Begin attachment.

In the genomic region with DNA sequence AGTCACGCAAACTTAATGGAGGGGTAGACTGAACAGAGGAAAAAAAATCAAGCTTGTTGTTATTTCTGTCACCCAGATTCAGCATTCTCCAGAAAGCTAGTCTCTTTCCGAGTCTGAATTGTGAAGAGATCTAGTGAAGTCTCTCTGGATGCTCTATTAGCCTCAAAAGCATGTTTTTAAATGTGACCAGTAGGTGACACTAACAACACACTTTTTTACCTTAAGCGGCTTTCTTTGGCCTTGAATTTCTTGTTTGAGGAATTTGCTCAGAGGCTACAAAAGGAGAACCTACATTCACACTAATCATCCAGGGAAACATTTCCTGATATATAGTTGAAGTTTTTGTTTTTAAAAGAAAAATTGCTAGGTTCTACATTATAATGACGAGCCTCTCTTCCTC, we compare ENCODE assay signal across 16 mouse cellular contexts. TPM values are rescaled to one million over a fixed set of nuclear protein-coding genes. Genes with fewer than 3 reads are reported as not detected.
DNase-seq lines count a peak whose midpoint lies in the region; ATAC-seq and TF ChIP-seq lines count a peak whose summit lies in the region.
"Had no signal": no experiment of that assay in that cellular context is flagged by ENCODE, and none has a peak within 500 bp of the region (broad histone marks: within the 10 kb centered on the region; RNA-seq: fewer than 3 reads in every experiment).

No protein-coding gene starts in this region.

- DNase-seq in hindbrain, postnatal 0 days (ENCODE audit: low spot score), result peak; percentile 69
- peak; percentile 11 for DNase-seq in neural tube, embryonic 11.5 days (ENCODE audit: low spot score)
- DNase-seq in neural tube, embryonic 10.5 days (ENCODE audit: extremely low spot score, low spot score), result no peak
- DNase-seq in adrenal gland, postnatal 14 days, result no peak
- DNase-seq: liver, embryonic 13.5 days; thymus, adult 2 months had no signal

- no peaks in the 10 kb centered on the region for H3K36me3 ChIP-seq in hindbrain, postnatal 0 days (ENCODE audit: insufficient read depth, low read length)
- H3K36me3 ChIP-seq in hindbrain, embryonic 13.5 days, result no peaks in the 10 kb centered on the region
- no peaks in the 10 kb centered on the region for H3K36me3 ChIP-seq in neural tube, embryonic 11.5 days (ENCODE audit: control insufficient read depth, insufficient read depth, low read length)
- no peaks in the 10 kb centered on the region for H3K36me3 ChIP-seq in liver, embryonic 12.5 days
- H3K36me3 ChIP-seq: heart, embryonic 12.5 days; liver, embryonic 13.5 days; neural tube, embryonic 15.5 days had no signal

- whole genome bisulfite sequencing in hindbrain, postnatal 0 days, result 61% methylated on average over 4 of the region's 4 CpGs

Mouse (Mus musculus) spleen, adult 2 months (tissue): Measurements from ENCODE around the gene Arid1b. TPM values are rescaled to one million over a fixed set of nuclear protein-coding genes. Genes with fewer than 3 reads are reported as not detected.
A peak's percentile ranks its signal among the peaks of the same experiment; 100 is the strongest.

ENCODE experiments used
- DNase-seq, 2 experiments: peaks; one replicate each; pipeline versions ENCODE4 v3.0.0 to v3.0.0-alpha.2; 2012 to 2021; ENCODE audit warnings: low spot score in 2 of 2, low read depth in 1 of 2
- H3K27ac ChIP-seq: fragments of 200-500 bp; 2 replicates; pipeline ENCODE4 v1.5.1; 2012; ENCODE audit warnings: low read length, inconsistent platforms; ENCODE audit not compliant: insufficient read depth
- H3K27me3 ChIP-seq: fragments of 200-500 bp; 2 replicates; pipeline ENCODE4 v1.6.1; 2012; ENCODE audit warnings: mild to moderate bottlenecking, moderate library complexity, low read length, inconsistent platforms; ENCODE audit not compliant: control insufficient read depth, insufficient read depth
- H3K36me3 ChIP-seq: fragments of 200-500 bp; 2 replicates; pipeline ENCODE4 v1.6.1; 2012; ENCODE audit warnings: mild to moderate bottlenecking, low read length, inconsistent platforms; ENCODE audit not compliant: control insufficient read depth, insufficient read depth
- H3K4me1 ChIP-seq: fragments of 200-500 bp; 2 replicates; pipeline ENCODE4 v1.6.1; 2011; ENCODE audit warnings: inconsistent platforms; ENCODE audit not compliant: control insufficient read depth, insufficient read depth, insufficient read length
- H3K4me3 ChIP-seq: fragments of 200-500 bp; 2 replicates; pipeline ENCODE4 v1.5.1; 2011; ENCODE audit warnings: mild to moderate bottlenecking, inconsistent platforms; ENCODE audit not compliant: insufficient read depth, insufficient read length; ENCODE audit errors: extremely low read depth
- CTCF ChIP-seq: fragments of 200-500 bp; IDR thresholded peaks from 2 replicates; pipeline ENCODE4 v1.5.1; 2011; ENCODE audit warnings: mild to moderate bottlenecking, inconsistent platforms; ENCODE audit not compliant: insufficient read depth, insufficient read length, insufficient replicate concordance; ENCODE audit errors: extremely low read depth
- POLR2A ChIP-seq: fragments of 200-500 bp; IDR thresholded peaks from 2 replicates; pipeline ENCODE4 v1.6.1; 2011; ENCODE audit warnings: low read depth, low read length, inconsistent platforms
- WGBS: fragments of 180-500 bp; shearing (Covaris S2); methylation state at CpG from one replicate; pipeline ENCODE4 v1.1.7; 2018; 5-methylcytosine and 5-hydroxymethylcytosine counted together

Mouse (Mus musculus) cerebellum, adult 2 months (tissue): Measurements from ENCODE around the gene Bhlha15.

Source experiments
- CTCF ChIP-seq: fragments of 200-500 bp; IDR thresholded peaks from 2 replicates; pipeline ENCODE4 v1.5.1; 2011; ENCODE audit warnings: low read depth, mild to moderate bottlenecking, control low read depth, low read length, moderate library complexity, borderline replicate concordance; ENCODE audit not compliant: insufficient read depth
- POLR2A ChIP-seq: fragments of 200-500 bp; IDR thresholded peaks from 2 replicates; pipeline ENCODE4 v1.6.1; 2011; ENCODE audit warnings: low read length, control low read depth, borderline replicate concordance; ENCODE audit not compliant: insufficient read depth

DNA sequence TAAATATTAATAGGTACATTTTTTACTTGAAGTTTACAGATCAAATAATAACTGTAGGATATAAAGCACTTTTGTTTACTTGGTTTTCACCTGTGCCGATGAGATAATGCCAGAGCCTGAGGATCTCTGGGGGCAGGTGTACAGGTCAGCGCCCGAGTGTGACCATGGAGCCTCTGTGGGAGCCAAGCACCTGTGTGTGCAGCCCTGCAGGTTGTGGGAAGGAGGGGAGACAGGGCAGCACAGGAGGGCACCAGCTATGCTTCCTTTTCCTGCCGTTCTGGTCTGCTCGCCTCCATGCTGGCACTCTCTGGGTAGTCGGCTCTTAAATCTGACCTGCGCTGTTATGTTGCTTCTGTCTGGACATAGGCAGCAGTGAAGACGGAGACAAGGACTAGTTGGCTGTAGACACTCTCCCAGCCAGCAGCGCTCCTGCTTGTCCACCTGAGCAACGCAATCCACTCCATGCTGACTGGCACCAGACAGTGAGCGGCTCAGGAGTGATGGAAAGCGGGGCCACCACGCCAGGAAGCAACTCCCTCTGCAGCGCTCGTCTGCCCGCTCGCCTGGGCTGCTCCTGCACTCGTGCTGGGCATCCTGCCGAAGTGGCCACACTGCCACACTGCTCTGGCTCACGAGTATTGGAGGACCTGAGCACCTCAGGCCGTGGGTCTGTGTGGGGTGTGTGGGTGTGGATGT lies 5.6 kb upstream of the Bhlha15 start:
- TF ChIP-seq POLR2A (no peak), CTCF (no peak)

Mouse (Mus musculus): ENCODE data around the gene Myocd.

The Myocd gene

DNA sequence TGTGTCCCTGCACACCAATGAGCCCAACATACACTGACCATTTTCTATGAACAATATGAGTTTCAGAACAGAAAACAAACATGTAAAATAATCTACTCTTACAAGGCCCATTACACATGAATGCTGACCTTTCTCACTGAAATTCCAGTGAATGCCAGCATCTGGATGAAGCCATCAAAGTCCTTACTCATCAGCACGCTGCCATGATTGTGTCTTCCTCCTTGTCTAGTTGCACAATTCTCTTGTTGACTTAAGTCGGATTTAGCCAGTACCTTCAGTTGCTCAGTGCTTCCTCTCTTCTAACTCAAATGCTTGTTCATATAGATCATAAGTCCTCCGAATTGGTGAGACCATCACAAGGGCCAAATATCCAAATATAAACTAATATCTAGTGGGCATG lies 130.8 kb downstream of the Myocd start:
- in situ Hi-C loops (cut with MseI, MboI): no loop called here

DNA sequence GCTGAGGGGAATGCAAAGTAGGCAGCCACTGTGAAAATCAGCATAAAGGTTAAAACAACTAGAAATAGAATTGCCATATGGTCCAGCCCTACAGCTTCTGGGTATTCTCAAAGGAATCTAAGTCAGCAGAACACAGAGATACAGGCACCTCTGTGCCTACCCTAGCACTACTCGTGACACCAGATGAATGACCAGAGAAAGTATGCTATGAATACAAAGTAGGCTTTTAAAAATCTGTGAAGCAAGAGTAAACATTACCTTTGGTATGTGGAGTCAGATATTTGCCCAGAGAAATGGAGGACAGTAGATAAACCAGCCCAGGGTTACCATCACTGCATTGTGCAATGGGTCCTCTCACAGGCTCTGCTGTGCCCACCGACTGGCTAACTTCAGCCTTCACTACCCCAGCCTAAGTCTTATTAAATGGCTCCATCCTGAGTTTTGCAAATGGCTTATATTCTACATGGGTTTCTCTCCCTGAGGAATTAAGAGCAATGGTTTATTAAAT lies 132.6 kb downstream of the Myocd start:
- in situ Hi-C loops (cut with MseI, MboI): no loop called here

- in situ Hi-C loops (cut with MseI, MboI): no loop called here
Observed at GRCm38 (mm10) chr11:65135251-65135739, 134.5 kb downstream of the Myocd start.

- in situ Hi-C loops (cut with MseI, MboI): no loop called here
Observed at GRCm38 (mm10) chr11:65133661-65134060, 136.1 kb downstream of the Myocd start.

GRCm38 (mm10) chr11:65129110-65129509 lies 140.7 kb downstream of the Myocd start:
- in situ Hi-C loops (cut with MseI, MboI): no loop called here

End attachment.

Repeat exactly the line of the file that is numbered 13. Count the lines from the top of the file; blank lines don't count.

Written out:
- no peaks in the 10 kb centered on the region for H3K36me3 ChIP-seq in liver, embryonic 12.5 days